Treating High Blood Pressure; Tracking Blood Readings for Signs of Hypertension is Vital for Health

( — A clinical professor of medicine at Mount Sinai Hospital, Dr. Jose Meller is a general cardiologist who has been working in the field for 36 years. At least a quarter of his patients have hypertension.

Who’s at risk

In layman’s terms, hypertension is high blood pressure. “We define hypertension as a blood pressure of 140/90 and above,” says Meller. “Normal blood pressure is below 120/80.” Blood-
pressure readings that fall in between are considered pre-hypertension.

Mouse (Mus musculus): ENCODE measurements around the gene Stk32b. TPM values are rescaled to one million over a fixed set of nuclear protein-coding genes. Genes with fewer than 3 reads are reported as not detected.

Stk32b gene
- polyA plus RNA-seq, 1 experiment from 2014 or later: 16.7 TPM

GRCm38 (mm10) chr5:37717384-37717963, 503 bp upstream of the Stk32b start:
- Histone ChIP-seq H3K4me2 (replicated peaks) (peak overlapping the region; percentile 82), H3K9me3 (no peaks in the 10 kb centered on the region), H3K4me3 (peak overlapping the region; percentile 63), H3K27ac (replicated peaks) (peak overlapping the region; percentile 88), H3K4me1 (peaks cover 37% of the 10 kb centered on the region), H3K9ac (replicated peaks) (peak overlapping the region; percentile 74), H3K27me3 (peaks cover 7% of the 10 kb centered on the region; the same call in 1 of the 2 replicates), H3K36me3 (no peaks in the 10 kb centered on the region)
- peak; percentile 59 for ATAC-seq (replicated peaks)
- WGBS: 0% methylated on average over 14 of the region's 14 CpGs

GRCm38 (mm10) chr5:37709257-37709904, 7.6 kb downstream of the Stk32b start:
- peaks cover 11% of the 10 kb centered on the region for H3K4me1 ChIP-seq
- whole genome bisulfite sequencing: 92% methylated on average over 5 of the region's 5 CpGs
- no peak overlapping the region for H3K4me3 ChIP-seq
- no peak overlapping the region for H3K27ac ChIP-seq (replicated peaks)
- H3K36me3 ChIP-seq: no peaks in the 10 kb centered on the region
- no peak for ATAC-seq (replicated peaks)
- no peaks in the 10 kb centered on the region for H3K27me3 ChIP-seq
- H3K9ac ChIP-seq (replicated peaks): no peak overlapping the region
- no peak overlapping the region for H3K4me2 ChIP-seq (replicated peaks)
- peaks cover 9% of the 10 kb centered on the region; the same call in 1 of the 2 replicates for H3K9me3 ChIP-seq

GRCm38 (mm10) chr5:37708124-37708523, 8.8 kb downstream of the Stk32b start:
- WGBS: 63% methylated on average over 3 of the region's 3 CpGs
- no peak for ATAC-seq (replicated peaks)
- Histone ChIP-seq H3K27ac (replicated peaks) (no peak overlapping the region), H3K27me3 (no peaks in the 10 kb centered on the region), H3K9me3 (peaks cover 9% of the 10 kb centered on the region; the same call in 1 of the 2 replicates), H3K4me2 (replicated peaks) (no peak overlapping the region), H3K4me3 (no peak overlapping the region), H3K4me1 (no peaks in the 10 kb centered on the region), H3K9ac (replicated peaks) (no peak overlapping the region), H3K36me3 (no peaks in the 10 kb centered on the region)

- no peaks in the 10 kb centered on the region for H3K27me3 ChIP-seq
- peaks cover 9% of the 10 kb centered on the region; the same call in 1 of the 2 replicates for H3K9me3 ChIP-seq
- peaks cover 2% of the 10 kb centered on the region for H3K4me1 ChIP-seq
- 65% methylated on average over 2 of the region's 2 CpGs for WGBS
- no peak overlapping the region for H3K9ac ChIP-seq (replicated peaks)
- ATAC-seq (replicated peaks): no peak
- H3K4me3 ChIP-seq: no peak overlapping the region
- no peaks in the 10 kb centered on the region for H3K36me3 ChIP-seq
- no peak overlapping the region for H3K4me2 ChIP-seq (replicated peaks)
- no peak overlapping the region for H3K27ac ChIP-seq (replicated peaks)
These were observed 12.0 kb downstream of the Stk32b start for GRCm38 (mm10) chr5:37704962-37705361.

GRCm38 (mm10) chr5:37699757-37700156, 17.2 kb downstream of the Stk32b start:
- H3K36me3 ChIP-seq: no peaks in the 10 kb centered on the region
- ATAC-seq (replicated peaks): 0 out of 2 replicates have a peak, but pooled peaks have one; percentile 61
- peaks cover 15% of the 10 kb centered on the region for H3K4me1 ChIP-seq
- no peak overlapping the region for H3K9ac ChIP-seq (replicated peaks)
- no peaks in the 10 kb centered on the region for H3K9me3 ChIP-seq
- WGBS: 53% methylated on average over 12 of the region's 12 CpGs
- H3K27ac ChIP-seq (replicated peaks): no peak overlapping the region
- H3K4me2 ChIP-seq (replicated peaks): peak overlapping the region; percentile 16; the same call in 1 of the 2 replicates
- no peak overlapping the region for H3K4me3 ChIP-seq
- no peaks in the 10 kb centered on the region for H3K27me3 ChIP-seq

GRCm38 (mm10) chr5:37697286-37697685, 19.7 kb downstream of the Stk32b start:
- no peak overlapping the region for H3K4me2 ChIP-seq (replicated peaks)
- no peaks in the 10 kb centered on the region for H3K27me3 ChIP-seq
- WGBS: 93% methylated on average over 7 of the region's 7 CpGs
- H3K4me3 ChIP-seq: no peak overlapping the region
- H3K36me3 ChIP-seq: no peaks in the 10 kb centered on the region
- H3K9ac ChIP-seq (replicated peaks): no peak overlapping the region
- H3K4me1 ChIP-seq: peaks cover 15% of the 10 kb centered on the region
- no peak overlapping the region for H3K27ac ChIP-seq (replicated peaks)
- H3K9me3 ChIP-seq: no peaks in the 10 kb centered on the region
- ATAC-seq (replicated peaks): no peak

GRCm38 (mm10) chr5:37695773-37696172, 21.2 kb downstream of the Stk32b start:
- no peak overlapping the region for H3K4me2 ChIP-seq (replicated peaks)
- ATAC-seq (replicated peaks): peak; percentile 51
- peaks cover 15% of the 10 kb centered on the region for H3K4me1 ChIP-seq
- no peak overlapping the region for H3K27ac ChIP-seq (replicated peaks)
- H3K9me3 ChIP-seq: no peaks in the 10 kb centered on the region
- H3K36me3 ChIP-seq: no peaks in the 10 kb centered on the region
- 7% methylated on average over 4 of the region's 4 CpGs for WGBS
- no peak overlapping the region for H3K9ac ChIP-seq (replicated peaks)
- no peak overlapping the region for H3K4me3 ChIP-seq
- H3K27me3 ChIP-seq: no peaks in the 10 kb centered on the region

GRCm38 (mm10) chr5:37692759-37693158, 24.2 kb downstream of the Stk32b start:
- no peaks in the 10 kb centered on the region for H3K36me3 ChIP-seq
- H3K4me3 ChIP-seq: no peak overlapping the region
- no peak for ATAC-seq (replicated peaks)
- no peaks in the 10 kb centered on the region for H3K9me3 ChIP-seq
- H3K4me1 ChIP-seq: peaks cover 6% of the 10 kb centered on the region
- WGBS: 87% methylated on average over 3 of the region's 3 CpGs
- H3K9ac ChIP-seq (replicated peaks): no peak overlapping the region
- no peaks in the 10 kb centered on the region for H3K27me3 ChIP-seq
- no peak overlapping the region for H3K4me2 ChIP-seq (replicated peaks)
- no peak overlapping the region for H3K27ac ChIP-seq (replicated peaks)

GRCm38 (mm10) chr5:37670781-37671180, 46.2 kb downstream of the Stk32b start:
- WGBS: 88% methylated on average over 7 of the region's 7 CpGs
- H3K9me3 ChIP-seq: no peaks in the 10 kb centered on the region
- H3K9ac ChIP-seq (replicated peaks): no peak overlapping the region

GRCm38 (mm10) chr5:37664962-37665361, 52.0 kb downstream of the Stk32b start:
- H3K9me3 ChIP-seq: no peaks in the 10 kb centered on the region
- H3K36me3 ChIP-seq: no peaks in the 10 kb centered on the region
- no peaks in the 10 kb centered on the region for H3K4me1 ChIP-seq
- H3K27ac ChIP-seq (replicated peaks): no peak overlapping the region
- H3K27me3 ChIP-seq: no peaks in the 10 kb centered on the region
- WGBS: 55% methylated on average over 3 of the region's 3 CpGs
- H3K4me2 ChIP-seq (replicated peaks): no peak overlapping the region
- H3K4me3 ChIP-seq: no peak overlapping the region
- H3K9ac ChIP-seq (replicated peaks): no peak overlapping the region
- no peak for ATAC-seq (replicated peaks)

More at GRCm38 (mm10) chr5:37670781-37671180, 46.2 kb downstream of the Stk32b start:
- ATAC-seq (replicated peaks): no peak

Hypertension is one of the most common health problems in this country, affecting one in three American adults. “About 65 million Americans have hypertension,” says Meller. “Another 59 million Americans have pre-hypertension.”

Thanks to improved public awareness in the past 10 years, 75% of people with high blood pressure know they have it. “However, only two-thirds of those people have it controlled,” says Meller. “Treating hypertension is now a question of management more than awareness.”

High blood pressure is a serious health problem because it can lead to problems like heart disease.

“Over time, it leads to what we call end organ damage. As the vessels get more damaged, patients are more likely to suffer strokes, heart attacks and general cardiovascular disease,” warns Meller.


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